The pharmacy came into prominence in the early 16th century thanks to Catherine de Medici, daughter of the most powerful family of Renaissance Florence. To commemorate her marriage at age 14 to Henry II, the future king of France, the monks of Santa Maria Novella created a special perfume named Acqua Della Regina (Water of the Queen).
“The monks had the idea to use alcohol as a base in the perfume, instead of the then prevalent olive oil or vinegar, which left a rancid smell later,” says Foa.
Made in Florence
The perfume is still available. It’s been renamed Acqua di Santa Maria Novella, but its unique scent of bergamot and aromatic spices remains unchanged.
Under Catherine’s patronage, the pharmacy’s repute spread, and in 1612 it opened its doors to the public. Most of the flowers and herbs used in the production today are sourced from the pharmacy’s own garden.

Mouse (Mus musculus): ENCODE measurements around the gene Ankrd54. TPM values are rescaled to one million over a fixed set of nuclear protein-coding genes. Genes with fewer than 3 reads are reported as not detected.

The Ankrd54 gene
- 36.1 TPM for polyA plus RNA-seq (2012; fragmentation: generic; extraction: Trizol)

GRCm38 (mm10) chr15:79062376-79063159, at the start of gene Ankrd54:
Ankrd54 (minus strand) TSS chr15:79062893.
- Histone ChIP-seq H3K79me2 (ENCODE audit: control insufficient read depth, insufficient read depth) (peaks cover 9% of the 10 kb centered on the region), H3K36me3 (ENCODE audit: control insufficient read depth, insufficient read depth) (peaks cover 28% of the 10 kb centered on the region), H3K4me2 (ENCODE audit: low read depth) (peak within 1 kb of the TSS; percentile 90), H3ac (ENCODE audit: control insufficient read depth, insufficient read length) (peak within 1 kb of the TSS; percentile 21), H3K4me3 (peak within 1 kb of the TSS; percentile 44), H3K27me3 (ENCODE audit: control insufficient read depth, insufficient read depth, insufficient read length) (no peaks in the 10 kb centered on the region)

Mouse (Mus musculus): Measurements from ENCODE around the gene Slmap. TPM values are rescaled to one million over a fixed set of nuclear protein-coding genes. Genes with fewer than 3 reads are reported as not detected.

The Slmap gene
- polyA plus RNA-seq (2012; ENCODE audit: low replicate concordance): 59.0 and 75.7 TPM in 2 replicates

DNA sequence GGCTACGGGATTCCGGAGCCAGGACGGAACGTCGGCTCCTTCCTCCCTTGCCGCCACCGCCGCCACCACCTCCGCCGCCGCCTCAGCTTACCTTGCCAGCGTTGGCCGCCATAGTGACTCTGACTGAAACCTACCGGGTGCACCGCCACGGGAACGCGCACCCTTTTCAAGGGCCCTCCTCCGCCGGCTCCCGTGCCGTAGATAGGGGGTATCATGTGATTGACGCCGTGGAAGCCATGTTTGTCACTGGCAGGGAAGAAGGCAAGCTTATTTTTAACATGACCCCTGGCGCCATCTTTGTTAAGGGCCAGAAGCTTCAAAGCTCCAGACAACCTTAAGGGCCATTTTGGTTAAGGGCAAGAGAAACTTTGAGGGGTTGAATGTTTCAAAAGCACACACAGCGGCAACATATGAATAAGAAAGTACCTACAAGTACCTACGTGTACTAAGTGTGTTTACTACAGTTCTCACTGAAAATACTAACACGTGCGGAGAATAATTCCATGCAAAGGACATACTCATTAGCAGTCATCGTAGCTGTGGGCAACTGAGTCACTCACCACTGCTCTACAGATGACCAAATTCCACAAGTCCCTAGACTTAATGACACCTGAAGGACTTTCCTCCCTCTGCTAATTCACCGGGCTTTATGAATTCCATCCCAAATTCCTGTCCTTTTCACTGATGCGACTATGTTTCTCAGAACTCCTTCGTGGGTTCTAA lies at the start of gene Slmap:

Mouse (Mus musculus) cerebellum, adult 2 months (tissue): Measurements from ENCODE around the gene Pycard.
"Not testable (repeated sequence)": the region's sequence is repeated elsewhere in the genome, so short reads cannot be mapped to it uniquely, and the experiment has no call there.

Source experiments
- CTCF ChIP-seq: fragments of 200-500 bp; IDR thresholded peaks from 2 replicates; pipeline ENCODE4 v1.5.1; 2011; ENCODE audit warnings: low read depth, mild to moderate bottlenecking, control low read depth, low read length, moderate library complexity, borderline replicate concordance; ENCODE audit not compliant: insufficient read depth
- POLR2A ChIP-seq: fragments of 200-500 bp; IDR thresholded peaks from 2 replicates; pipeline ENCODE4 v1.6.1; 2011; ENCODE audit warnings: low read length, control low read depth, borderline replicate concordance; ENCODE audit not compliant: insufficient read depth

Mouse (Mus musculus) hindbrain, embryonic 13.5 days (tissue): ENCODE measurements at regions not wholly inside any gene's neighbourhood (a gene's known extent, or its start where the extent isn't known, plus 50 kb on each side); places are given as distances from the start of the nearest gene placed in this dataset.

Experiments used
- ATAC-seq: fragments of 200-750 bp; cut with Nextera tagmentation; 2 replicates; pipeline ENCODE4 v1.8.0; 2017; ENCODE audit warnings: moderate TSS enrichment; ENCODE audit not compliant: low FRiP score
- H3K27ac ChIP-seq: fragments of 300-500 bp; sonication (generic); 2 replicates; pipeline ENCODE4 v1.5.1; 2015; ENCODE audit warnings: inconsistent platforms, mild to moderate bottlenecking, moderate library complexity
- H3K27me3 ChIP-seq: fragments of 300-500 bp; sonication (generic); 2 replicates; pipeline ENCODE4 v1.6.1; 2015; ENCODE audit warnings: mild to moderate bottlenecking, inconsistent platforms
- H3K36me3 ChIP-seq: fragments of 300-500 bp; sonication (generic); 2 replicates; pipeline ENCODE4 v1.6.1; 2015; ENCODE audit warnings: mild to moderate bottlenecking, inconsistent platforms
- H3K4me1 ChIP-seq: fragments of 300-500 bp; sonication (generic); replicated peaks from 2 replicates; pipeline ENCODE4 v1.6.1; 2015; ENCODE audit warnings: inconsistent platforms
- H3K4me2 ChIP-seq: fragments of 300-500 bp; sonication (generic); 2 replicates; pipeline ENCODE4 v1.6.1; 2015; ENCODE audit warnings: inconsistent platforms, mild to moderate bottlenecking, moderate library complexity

Its signature potpourri, packed in hand-embroidered deep burgundy silk sachets, brings to mind a springtime walk in the nearby Tuscan hills. While some of the tropical ingredients such as patchouli and sandalwood are imported, the products are largely chilometro zero (locally made), right down to the labels, stationery and bags.
Until a few years ago all production took place at the historical premises, but this has now shifted to another facility, three kilometers away, in the north of Florence.
In the Antica Spezieria (old pharmacy), 18th century vitrines display the ancient distillation apparatus, old thermometers, vials of perfumes and examples of antique packaging. A pottery museum contains porcelain vases used to store products in the 16th and 17th centuries.